No one will be able to come to this wedding.

Sure, we haven’t even set a date or found a venue or sent out invitations, but we’re fairly convinced that no one will show up. Joe and I will plan for a big amazing wedding and everyone will decline the invite, or they’ll show up and hate us for making them do it and everything will be terrible and let’selopeohmygodIcan’tbreathe.

So, yeah. Drama. Mostly exaggerated drama, but drama nonetheless.

The reason for the worry is this: we live in San Francisco, but nearly everyone we know lives in the Midwest, where we grew up and lived until we moved to California two years ago for work and adventure. So a San Francisco wedding is essentially a destination wedding for our family and friends, and spending hundreds of dollars for a weekend trip is not easy. Besides the cost, many of our friends have small children. And the ones with a little more money and time to spare? They already spend all that money and time on flights for their friends’ weddings (Hi, my name is Emily, nice to meet you) and our wedding may be the straw that breaks the camel’s back.

So the million-dollar question has been: do we have the wedding in San Francisco? Or do we have it in Chicago? Or to put the question another way: do we make this wedding easier on us, or on everyone else?

A wedding in Chicago means our family and friends can drive from their homes in Illinois, Ohio, Indiana, Wisconsin, and Michigan without taking a day off work. They can bring their kids or leave them with a babysitter. Those who can’t afford a pricey plane ticket can still come. We’d see more family, more friends, and we could have a This Is Your Life wedding surrounded by nearly everyone who’d ever mattered to us in our lives.

A wedding in San Francisco means control over our wedding decisions. It means a beautiful setting. It means more predictable weather. It means sane planning with vendors we can meet in person. It means no extra flights to Chicago to plan the wedding. It means a more manageable guest list, but that guest list will likely have some very notable people missing from it.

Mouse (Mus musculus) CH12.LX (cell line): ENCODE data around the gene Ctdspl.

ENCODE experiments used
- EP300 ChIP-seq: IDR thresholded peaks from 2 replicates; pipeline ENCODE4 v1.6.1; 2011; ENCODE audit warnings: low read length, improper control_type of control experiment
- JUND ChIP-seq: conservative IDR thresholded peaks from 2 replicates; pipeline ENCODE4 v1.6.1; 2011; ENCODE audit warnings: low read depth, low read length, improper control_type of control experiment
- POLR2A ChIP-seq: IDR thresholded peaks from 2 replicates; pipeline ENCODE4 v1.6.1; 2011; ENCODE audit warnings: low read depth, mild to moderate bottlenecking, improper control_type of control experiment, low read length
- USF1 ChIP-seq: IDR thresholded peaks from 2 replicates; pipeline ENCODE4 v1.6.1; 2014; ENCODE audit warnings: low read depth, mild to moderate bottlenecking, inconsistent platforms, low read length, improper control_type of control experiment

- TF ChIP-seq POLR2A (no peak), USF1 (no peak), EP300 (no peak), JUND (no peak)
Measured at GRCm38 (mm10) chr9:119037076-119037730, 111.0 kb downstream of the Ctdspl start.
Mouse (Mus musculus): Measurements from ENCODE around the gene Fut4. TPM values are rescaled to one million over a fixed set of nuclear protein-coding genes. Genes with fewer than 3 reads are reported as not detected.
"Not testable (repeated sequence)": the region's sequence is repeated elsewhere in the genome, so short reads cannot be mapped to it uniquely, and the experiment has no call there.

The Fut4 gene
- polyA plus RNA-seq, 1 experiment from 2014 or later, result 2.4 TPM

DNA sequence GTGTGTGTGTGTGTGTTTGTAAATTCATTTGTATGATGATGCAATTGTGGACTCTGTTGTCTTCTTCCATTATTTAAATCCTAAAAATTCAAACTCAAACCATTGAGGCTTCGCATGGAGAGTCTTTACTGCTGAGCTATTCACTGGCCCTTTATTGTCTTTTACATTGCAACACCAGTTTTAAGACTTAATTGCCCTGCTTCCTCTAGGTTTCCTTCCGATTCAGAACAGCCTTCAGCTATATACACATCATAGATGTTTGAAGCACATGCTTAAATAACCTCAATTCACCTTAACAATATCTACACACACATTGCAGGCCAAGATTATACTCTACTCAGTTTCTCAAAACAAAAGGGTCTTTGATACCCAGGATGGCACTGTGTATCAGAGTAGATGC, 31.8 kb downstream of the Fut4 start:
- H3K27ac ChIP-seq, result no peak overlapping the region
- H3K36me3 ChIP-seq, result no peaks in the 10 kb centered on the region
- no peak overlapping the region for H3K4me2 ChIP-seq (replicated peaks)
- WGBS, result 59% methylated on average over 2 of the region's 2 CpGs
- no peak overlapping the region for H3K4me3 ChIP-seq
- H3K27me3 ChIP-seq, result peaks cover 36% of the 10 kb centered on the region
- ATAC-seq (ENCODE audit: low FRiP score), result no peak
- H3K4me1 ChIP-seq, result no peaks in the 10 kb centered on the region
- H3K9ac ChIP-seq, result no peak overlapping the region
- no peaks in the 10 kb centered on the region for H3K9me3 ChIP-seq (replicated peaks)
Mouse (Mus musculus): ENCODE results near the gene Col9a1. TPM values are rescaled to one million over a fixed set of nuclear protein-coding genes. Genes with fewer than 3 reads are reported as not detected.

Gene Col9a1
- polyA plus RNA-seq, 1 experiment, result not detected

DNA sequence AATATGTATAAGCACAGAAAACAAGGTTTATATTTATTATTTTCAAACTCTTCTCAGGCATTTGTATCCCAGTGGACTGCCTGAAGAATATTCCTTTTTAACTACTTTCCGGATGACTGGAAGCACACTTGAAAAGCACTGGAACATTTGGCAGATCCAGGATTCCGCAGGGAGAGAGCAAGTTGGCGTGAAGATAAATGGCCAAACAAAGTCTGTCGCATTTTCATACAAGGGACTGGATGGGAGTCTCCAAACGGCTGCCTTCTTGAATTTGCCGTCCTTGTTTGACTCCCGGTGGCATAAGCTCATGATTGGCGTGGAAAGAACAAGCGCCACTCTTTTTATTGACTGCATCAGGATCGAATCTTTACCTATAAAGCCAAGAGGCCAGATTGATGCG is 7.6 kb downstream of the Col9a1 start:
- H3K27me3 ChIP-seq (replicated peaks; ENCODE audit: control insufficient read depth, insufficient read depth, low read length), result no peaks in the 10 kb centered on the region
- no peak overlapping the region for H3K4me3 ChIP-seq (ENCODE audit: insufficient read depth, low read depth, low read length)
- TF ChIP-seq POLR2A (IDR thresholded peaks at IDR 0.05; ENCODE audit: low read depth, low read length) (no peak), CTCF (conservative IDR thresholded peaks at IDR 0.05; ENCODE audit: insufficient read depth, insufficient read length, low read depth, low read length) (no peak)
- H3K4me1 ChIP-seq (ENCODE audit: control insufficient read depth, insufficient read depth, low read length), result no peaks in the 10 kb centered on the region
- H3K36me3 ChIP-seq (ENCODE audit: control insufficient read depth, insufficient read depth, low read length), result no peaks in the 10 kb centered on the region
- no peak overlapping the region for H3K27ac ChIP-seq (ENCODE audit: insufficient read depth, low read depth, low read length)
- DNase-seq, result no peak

The reason this issue is causing us drama is because Joe and I are both people-pleasers. Our living nightmare is finding out that someone is disappointed or upset with us. It’s the reason I don’t play sports, and the reason he overanalyzes every party he hosts. We always want everyone to be pleased with us. But at what point do we stop trying to please everyone and do what feels right for us?

While working through our options, we dug deeper into our desire to have the wedding in San Francisco, and here’s what we realized: besides the beautiful setting and easier planning, San Francisco is our home. It’s our life, and we want to share it with the people we care about.

We want to give people a reason to come out here and find out what California is really like (hint: the whole state is not a sunny beach filled with celebrities like I used to think), and to experience what our lives are really like. We want to show them why we’re happy, and what that means for us. We want them to smell the eucalyptus trees in Golden Gate park, and see how the Golden Gate bridge looks while you’re crossing it. We want to show them how hilly it can be (and let them notice how it’s actually not that hilly sometimes). We want them to experience a sing-along at the Castro theater and the candied bacon at Mission Beach Café. We want them to commiserate with us when we talk about driving down 101 and marvel at how easy it is to get to Napa. We want to give them tours of the amazing companies that have embraced us. If it takes a village to raise a child, we want to show that village that their hard work has paid off, and to thank them for bringing us to this point in our lives. We want the people who mean the most to us to be able to picture our lives when they think of us, and know they leave us in good hands.

So we made a decision: we’re getting married in San Francisco. We hope our village can join us, but for the ones who can’t? We’ll find a way to visit them and celebrate another time. We owe them at least as much.